Friday, April 3, 2015

A Matter of Trust

Trust lies at the basis of all human relationships. Friend, lover, business partner … All are bonded to you by trust. You willingly enter into such relationships based on the belief that the other party will not misuse, or use against you, anything you share with them. This is the essence of trust. It is a belief in the good faith of another. It is so strong a belief, that in America, we have even inscribed the words “In God we trust” on that which we value most, our money.

Whom, other than God, should we trust? We live in the Information Age, and the most valuable commodity of the Information Age is information. For Corporate America, indeed, for the multinational web of corporations, personal information about consumers, especially potential consumers of their products or services, is the most valuable asset in existence. They seek it out with the tenacity of a vampire constantly foraging for fresh blood. Unfortunately, consumers are often faced with no choice but to provide their personal information to corporations to receive products or services. But are these corporations asking for more information than they need to provide such products or services? Are they seeking additional information for future marketing purposes or to sell to third parties? Remember, information itself is a valuable currency. Once a consumer has provided personal information to a corporation, can the bloodsucking corporation be trusted?

The legal definition of trust is a relationship in which property is held by one party for the benefit of another. In this case, the corporation is holding in its databank a consumer’s property in the form of his or her personal information, ostensibly to provide the benefit of services or products. Does it breach this trust by using the information for other purposes, such as marketing or resale?

When I insured my home, I had to provide the insurance company with all sorts of personal information, including my Social Security number and my financial information. I did this for the sole purpose of receiving homeowners insurance. Likewise, when I applied for a Mobil credit card, I was required to provide the same information simply to be able to purchase gasoline with a credit card. In both cases, I had to provide far more information than should have been necessary for the limited purpose. But like most consumers, since I had to have insurance and credit cards, I complied. But can I trust these companies with my information?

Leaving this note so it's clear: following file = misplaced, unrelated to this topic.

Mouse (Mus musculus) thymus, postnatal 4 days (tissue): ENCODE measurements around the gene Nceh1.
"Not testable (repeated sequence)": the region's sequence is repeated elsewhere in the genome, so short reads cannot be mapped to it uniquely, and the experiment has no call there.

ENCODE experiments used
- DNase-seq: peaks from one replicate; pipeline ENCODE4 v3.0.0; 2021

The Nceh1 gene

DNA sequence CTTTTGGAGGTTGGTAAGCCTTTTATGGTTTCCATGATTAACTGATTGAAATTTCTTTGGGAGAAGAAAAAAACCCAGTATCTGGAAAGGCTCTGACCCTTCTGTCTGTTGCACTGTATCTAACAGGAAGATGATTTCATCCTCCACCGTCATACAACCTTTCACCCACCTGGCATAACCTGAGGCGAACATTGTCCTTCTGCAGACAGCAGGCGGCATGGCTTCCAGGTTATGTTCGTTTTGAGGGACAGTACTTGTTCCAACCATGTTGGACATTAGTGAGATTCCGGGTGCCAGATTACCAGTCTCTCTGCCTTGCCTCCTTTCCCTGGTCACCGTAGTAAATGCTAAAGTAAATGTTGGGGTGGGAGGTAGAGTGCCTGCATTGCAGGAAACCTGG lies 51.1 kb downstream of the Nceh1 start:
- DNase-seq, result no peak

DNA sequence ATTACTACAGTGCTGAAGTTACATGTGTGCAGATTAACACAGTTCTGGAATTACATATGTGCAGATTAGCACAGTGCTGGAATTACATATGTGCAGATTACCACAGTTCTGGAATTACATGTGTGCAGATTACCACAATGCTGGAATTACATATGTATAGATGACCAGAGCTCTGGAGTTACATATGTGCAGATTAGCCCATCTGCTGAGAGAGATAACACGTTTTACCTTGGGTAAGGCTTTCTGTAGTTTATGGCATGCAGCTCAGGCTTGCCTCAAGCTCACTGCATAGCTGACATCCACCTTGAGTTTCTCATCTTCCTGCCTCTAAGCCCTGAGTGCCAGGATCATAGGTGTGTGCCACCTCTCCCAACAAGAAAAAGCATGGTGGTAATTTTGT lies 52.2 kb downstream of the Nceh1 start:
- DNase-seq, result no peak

This week, I received privacy notices from the insurer and Exxon Mobil, informing me that as a consumer, I have the right under federal law to control whether they share my personal information for marketing purposes. The problem is that these notices are opt-out notices: if I don’t want the corporations to share or sell my personal information, which I have entrusted them with for the sole purpose of providing me their product or service, then I must complete the form and return it to them (or, in the case of Exxon Mobil, phone them). The burden is placed on the consumer to proactively prevent the sharing of the entrusted personal information with strangers.

We as consumers should not have to do anything to stop corporations from breaching the trust we have placed in them and misusing or selling our personal information. Instead, corporations should be required to send consumers and opt-in form asking our permission to distribute the information we have provided them. This is a problem that must be addressed by Congress, and it is more imperative now than ever because the more personal information is spread amongst corporate databases, the greater the potential for that information to be stolen by hackers and used against the very individuals who provided it.

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